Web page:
What happened

Apparently, Novavax's (NVAX 2.95%) deal with the U.S. government to supply 3.2 million doses of its NVX-CoV-2373 coronavirus vaccines announced Monday was a precursor to the jab's authorization. A media outlet reported the following day that Novavax is on the cusp of winning authorization for the vaccine -- also known by the brand name Nuvaxovid -- and the company's shares promptly rose by nearly 4%. 

So what

In an article published early Tuesday afternoon, Politico.com wrote that the Food and Drug Administration (FDA) is going to grant Emergency Use Authorization (EUA) for CoV-2373 in the very near future. The article's sources, "two people with knowledge of the matter," according to Politico, say this could come as early as Wednesday.

CoV-2373 is a protein-based vaccine. This is in contrast to the widely administered jabs made by Moderna and the partnership of Pfizer and BioNTech, which utilize mRNA-based technology to do their work. Both of those vaccine received their original EUAs in late 2020.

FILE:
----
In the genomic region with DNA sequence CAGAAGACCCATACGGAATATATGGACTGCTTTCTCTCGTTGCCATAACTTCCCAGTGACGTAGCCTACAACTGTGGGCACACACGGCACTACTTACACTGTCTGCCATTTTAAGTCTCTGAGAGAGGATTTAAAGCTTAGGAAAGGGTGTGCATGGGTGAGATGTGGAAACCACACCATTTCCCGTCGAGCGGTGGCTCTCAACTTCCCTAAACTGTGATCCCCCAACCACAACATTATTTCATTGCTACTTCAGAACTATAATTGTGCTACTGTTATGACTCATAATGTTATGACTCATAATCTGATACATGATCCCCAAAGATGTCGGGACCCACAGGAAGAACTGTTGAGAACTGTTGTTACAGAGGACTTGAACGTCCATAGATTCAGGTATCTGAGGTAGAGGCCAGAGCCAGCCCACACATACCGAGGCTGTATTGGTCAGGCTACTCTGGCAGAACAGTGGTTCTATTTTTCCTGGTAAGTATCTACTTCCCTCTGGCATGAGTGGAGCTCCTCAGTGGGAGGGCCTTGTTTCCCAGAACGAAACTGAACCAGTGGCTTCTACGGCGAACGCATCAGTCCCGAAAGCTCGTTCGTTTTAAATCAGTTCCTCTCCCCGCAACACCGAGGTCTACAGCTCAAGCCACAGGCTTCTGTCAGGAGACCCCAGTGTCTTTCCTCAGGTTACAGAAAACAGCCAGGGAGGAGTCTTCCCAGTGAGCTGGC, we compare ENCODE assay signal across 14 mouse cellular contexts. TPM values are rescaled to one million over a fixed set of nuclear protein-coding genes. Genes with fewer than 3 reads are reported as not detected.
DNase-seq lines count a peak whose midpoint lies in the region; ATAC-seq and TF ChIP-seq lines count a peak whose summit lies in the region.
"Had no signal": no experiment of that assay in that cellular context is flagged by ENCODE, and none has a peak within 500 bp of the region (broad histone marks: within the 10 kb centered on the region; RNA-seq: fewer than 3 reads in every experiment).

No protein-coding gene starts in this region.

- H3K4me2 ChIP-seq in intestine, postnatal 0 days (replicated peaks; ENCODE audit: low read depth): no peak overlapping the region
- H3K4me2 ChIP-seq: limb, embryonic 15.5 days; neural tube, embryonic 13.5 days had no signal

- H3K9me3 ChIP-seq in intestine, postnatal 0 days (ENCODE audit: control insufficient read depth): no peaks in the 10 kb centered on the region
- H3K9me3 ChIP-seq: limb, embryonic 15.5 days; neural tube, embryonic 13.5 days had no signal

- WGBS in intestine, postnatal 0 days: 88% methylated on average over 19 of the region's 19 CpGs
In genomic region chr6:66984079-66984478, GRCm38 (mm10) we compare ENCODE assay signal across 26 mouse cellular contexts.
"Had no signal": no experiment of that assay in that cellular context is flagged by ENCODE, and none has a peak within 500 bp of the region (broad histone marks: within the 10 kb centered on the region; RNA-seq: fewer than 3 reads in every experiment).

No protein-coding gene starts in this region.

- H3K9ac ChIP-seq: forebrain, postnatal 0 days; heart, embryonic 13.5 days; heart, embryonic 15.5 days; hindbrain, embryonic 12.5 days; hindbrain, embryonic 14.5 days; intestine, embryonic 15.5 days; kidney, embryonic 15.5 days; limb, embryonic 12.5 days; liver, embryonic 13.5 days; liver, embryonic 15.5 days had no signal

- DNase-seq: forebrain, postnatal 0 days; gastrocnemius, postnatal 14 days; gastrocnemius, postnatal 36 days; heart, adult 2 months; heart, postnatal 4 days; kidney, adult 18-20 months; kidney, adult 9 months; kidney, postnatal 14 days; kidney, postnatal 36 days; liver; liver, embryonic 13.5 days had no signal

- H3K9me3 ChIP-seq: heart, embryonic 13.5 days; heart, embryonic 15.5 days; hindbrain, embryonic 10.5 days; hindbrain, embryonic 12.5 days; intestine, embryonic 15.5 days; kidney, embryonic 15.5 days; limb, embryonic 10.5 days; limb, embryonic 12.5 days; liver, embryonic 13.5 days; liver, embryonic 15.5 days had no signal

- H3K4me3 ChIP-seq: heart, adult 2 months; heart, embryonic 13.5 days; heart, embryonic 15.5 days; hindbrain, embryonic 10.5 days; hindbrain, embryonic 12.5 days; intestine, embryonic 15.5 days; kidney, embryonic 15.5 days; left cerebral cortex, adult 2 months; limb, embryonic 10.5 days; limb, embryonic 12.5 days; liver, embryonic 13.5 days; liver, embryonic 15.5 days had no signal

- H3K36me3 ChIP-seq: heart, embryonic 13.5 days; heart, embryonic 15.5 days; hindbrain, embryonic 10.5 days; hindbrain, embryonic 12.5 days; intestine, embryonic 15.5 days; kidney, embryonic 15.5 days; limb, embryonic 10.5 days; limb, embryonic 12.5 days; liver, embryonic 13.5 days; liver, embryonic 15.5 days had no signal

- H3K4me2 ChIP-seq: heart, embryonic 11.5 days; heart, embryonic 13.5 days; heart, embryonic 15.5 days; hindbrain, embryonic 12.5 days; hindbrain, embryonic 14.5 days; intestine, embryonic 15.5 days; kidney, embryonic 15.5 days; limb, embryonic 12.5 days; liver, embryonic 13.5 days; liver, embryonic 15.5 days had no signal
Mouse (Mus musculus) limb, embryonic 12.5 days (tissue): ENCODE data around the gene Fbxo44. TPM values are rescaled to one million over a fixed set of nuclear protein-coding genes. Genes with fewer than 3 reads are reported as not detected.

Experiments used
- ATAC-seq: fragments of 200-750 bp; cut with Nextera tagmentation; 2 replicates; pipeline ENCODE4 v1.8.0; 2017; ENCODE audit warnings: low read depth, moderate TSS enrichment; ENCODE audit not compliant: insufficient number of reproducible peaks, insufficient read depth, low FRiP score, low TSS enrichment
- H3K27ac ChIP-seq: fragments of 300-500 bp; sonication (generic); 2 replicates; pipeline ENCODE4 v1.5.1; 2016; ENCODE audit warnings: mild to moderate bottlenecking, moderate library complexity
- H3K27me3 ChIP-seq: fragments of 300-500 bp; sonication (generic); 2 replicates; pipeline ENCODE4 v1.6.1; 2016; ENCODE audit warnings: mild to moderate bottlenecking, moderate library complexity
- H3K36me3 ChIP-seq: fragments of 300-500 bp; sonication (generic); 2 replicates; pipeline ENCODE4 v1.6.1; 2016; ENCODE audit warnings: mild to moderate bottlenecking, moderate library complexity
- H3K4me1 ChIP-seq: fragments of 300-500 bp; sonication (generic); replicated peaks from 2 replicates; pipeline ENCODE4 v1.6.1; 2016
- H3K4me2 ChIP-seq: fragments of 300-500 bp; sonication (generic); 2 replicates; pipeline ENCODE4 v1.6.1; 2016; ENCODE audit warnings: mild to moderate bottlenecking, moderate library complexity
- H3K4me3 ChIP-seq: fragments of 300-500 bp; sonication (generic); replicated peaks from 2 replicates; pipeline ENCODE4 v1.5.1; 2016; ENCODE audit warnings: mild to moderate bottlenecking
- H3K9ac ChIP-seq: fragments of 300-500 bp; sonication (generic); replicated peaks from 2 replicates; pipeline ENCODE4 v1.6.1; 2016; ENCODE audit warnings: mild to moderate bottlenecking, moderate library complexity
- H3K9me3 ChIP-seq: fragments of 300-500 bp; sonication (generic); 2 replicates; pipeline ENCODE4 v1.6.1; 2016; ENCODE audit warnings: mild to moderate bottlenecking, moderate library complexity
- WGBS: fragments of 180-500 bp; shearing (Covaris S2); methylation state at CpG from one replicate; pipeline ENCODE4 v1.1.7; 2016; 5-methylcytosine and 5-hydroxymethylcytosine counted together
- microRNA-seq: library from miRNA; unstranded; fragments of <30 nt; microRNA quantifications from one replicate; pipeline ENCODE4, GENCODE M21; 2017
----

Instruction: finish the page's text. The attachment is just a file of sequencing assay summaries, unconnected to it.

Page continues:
Neither the FDA nor Novavax has yet commented on Politico's report.

Now what

The once high-flying Novavax is now considered to be at the back of the pack among coronavirus vaccine developers.

This doesn't, however, mean that anyone should count the specialty biotech company out. The latest variants are very concerning, and the fight against this persistent scourge of an illness continues. The more weapons we have in the battle, the greater the chances of getting past the pandemic. Novavax can only benefit by being included in the arsenal of public health authorities in this country.